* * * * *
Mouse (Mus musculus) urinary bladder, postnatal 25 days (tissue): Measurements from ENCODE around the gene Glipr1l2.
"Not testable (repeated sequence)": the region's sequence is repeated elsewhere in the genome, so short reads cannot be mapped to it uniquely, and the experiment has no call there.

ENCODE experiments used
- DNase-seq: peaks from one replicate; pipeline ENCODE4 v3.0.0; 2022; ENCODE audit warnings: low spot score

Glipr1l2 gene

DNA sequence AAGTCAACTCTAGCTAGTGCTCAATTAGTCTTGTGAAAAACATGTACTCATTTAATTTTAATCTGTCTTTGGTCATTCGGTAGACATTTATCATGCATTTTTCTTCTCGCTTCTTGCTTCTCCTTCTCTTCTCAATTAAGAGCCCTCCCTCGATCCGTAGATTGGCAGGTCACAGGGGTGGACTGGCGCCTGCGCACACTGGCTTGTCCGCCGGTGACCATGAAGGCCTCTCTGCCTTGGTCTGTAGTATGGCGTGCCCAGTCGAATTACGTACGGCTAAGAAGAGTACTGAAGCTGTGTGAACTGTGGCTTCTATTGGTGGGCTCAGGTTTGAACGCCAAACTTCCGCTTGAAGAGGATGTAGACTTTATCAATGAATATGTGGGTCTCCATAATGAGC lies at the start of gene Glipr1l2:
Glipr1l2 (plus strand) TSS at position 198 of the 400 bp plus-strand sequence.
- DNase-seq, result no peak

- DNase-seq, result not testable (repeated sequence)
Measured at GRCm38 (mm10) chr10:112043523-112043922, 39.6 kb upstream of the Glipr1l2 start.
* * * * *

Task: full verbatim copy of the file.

Mouse (Mus musculus) urinary bladder, postnatal 25 days (tissue): Measurements from ENCODE around the gene Glipr1l2.
"Not testable (repeated sequence)": the region's sequence is repeated elsewhere in the genome, so short reads cannot be mapped to it uniquely, and the experiment has no call there.

ENCODE experiments used
- DNase-seq: peaks from one replicate; pipeline ENCODE4 v3.0.0; 2022; ENCODE audit warnings: low spot score

Glipr1l2 gene

DNA sequence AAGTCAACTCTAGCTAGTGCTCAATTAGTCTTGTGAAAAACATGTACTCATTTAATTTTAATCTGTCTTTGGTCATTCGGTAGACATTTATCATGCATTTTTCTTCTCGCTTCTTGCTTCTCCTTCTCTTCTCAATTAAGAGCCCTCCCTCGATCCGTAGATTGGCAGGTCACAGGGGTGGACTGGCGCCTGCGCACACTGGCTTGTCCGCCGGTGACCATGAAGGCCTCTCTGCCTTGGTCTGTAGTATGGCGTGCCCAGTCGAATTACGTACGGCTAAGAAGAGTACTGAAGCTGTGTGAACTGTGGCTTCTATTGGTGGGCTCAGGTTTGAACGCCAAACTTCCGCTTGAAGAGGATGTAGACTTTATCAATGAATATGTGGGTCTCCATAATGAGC lies at the start of gene Glipr1l2:
Glipr1l2 (plus strand) TSS at position 198 of the 400 bp plus-strand sequence.
- DNase-seq, result no peak

- DNase-seq, result not testable (repeated sequence)
Measured at GRCm38 (mm10) chr10:112043523-112043922, 39.6 kb upstream of the Glipr1l2 start.